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Architect of Fluor's Revival to Step Down at End of '89

September 14, 1989|LESLIE BERKMAN | Times Staff Writer

David S. Tappan, who led Irvine-based Fluor Corp.'s return to profitability, will step down as chief executive of the giant engineering and construction firm at the end of the year, the company said Wednesday.

As expected, Fluor President Leslie G. McCraw, 54, will succeed Tappan, 67, as chief executive of Orange County's largest publicly held company. McCraw, who has played a key role in Fluor's aggressive diversification, will also become vice chairman next year and will succeed Tappan as chairman at the end of 1990.

Vincent L. Kontny, 52, will replace McCraw as president of Fluor Corp. while also retaining his current position as president and chief executive of Fluor Daniel, the parent company's principal subsidiary.

Tappan took over as chairman and chief executive in 1984 and had planned to retire in 1987. At the request of the board of directors, Tappan postponed retirement to oversee an overhaul of the firm and help it recover from a painful slump. Tappan said Wednesday that he feels he has accomplished that mission.

"I have had a quite a list of 'must dos' and now it is down to zero," Tappan said Wednesday.

Under Tappan's leadership, Fluor achieved a major turnaround. In fiscal 1988, Fluor posted $56.4 million in earnings, a big rebound from the $633.3-million loss it reported in 1985. And for the first nine months of fiscal 1989, Fluor posted net income of $79.4 million, up from $32.8 million during the same period a year earlier.

Caught in Recession

When Tappan became chairman and chief executive upon the death of J. Robert Fluor, the company's founder, he took over a company whose chief business, building refineries and petrochemical plants, was caught in a worldwide recession. Moreover, the company had invested heavily in coal and metals just as prices for those commodities were at their apex and about to dive.

"He was faced with an incredibly difficult situation, having the company's two major businesses, metals and engineering, crashing at the same time," said Deborah Thielsch, an analyst at First Boston.

Work Force Slashed

Tappan focused on Fluor's main business of engineering and construction and sold off or revamped the money-losing natural resources operations. He managed to sell Fluor's gold and zinc businesses at what analysts considered premium prices and the remaining investments in coal and lead have become profitable.

He also slashed the company's worldwide work force in half, sold its 137-acre corporate headquarters in Irvine and temporarily suspended quarterly cash dividends to its shareholders.

Tappan acknowledged in an interview that his five-year tenure as head of Fluor was difficult, especially the work-force cutbacks. "I wouldn't want to go through it again," he said.

Tappan restructured Fluor to enable it to diversify its engineering and construction activities beyond refineries, petrochemical manufacturing plants and oil and gas pipelines. The company is now also involved in projects ranging from food, pulp and paper manufacturing plants to prisons and hotels.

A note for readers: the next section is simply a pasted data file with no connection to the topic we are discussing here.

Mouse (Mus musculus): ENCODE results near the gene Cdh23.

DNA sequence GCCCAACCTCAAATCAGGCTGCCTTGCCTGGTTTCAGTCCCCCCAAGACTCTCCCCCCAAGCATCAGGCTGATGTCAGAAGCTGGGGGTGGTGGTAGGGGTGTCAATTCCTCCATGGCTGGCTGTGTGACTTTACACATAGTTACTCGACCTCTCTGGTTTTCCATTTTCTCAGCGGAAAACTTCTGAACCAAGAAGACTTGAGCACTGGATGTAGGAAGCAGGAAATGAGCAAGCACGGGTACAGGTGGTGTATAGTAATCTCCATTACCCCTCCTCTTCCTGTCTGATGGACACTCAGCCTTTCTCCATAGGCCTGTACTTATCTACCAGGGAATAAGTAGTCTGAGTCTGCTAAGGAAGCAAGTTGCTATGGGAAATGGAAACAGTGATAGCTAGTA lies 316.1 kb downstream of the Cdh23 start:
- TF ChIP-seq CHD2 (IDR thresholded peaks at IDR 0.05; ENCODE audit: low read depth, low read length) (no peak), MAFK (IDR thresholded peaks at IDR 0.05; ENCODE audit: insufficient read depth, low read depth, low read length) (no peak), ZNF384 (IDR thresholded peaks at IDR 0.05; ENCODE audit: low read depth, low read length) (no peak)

In its new diversified form, Fluor has been able to take full advantage of a global surge in capital spending. For the past two years, Fluor Daniel has been named the largest engineering and construction company in the United States by ENR, the leading publication in the engineering and construction industry, based on having the highest value of new contracts.

Unpaid Iranian Bills

Tappan said one of the last "must-dos" on his list was to reach a settlement with the National Iranian Oil Co. for unpaid bills on a refinery construction job that was interrupted in 1979 by the revolution in Iran. Two months ago, Fluor received a $43-million payment from Iran, opening the way for Fluor to re-establish business in that country.

McCraw joined Fluor in 1977 when Fluor bought Daniel International, a general construction firm in Greenville, S.C. At the time of the acquisition, McCraw was a senior vice president at Daniel. He rose to become the company's chief executive in 1986 when Daniel was merged with Fluor's engineering and construction operations as part of Fluor's restructuring.

"We created a new company, Fluor Daniel, that was designed to respond to the decade of the '90s," McCraw said Wednesday. "We took the best from the old Fluor engineering and construction and from the old Daniel engineering and construction. The response on the part of the marketplace has been very gratifying over the last two years."

FLUOR CORP. NAMES NEW CHIEF EXECUTIVE

LESLIE G. McCRAW

CURRENT POSITION: President of Fluor Corp. from 1984 to present. Joined Fluor in 1977.

AGE: 54.

RESIDENCE: Irvine.

FAMILY: Married to Mary Earle McCraw, with three sons, ages 24 to 29.

EDUCATION: Bachelor's degree in civil engineering, Clemson University, 1956, and Cornell University Business School, 1979.

David S. Tappan

Chairman and chief executive will retire at the end of the year. He joined Fluor in 1952.

Vincent L. Kontny

Will succeed McCraw as president of Fluor Corp. while retaining his position as president and CEO of Fluor Daniel.

FLUOR RESULTS 1984-PRESENT Figures in Thousands

Revenues from Fiscal Continuing Net Year Operations Income 1984 $4,401,130 $1,008 1985 3,776,442 (633,324) 1986 4,341,700 (60,443) 1987 3,924,480 26,592 1988 5,132,457 56,395

Source: Fluor Corp. annual reports

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